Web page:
Scientists shed light on controversial theory of protein structure

February 13, 2015, University of Bristol
Scientists shed light on controversial theory of protein structure
Helix macropole. Credit: Dr Emily Baker

A team of chemists, biochemists and mathematicians at the University of Bristol have published a paper in the journal Nature Chemical Biology, which explores how protein structures are stabilised.

There are many forces that hold together the three-dimensional, functional structures of proteins. Despite considerable effort, understanding of these forces is still quite rudimentary. The research from the Bristol team aimed to dissect out some of these forces by reducing the complexity of the problem.

Proteins are chains of linked together by so-called amide bonds. These chains respond to water to fold up into their preferred 3D structures. One of the substructures in the hierarchy of folded proteins is called the a-helix. It is this simpler structure that the researchers focused on.

Dr Emily Baker conducted the research in the laboratory of Professor Dek Woolfson. She explains: 'The amide bonds can be thought of as tiny bar magnets. When an a-helix is formed these all line up. For almost 40 years it was thought that the smaller bar magnets, which are known as dipoles, add up to give one large effective magnet, called the helix macrodipole.'

This macrodipole, which results in overall positive and negative charges at the ends of the helix, has been used to explain many observations in , stability and function. However, the Bristol team's precise experiments on fragments of proteins that form a-helices, but without the complications of the rest of the , show that the effects of the helix macrodipole are imperceptible compared with local effects between other charged atoms in the molecule.

As Professor Woolfson puts it: 'We are not saying that the helix macrodipole doesn't exist, it is just that it is very weak and its influence is far less than previously thought. Indeed, it is trumped by the local effects that we studied. In short, we do not need to use the macrodipole concept anymore to explain the vast majority of phenomena that have been attributed to it in the past, including in textbooks.'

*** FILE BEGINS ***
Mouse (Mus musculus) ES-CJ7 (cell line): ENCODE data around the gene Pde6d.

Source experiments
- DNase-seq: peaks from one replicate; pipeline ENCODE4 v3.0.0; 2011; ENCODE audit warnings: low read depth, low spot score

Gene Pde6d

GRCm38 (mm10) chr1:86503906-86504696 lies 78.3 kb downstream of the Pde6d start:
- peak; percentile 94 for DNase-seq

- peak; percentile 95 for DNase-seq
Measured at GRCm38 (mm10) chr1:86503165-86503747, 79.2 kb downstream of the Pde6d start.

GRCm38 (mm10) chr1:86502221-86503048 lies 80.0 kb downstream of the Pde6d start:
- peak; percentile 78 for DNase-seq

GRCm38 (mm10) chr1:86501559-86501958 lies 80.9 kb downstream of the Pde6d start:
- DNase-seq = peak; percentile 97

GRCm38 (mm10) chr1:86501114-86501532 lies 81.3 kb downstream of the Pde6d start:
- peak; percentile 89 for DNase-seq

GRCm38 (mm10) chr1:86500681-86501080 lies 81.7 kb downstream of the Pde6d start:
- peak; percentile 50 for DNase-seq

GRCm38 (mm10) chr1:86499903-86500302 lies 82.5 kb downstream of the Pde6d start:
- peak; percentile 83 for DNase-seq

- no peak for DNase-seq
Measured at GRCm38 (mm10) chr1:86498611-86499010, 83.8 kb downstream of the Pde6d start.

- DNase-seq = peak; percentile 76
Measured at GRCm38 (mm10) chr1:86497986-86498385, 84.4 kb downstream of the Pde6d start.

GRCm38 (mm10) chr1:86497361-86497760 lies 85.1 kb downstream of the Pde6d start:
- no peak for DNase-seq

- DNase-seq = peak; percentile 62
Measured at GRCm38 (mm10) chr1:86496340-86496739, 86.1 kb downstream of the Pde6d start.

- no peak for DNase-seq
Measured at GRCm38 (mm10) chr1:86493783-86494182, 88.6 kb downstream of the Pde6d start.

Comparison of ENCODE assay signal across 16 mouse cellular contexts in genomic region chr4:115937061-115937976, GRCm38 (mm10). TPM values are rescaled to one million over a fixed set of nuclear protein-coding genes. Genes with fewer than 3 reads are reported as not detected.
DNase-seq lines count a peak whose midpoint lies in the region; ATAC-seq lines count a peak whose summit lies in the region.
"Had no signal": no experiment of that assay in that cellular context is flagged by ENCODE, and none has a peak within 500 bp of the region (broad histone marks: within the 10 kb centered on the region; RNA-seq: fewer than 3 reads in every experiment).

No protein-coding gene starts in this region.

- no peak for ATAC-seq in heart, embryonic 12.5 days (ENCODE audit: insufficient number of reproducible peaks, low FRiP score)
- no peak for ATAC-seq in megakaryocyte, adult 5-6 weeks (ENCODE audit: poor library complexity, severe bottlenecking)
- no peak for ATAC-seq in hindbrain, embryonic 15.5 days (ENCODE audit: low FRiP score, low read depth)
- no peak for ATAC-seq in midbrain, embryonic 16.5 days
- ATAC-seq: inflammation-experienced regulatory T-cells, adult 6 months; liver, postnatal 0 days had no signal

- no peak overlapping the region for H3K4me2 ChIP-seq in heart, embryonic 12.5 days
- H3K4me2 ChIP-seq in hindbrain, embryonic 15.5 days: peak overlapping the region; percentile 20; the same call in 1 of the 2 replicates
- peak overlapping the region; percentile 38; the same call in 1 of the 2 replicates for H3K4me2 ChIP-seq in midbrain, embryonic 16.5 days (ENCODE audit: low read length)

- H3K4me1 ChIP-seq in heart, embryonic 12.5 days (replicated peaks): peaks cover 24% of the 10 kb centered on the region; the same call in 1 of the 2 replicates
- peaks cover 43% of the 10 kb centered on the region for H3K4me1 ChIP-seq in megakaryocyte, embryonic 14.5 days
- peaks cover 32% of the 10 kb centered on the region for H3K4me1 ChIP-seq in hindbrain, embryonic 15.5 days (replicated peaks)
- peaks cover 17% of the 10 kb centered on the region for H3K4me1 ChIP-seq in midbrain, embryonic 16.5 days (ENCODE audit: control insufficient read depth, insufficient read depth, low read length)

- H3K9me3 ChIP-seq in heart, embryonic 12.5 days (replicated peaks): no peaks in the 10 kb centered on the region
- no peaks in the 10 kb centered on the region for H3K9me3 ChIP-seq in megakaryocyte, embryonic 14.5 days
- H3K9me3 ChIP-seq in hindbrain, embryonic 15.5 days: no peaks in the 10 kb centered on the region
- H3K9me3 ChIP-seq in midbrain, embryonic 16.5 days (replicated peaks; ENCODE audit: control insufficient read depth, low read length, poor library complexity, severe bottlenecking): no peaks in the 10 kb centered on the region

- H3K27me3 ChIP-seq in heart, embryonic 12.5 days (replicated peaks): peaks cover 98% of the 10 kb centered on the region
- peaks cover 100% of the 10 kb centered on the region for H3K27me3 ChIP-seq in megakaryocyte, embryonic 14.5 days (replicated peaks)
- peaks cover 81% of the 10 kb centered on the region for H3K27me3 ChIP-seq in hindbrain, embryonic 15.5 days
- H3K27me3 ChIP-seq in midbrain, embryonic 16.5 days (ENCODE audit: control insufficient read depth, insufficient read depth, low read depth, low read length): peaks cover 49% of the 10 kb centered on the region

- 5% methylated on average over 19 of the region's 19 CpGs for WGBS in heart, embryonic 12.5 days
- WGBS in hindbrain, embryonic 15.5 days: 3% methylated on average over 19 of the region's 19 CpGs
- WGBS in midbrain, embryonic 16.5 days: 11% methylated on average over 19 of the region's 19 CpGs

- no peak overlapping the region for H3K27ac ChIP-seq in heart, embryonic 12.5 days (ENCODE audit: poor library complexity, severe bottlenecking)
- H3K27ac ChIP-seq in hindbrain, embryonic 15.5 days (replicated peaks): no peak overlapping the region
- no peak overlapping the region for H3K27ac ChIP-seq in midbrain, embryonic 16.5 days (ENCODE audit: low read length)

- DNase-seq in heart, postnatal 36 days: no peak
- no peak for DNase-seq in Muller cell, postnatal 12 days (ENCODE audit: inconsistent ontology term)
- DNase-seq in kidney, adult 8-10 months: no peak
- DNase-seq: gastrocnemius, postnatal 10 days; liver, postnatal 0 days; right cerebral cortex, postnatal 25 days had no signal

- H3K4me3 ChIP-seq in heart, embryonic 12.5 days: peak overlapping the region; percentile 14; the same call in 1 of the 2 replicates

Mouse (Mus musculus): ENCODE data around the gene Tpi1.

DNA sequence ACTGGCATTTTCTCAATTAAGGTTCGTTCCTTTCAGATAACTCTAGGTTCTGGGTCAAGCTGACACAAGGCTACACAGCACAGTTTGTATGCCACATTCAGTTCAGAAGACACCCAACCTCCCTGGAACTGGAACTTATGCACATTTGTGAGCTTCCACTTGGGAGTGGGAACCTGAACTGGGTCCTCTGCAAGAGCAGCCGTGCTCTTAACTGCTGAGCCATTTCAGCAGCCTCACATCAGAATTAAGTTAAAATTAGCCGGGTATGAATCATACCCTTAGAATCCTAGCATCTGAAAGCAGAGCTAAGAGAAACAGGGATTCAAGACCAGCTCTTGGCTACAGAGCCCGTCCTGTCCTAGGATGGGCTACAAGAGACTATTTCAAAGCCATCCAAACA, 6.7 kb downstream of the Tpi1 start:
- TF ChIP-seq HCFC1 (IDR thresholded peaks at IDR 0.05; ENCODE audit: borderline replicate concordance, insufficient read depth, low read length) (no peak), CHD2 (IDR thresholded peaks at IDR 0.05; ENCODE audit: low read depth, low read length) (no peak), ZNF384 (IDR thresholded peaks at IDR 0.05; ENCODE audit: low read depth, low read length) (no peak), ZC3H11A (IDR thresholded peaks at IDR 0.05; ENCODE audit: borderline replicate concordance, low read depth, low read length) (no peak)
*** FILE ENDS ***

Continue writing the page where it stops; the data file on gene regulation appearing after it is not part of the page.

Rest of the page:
Explore further: New protein structure expands nature's repertoire of biomolecules

More information: "Local and macroscopic electrostatic interactions in single α-helices." Nature Chemical Biology (2015) DOI: 10.1038/nchembio.1739

Related Stories

Researchers create designer 'barrel' proteins

October 23, 2014

Proteins are long linear molecules that fold up to form well-defined 3D shapes. These 3D molecular architectures are essential for biological functions such as the elasticity of skin, the digestion of food, and the transport ...

Fundamental forces in protein structure revisited

July 12, 2010

( -- Research scientists from Bristol have joined forces with colleagues from America to unravel one of the fundamental problems of molecular biology, paving the way for better engineering of biological systems.

Researchers discover key to cell specialization

November 10, 2011

Researchers at then Albert Einstein College of Medicine of Yeshiva University have uncovered a mechanism that governs how cells become specialized during development. Their findings could have implications for human health ...

Cell: Protein folding via charge zippers

January 18, 2013

Membrane proteins are the "molecular machines" in biological cell envelopes. They control diverse processes, such as the transport of molecules across the lipid membrane, signal transduction, and photosynthesis. Their shape, ...

Recommended for you


Please sign in to add a comment. Registration is free, and takes less than a minute. Read more

Click here to reset your password.
Sign in to get notified via email when new comments are made.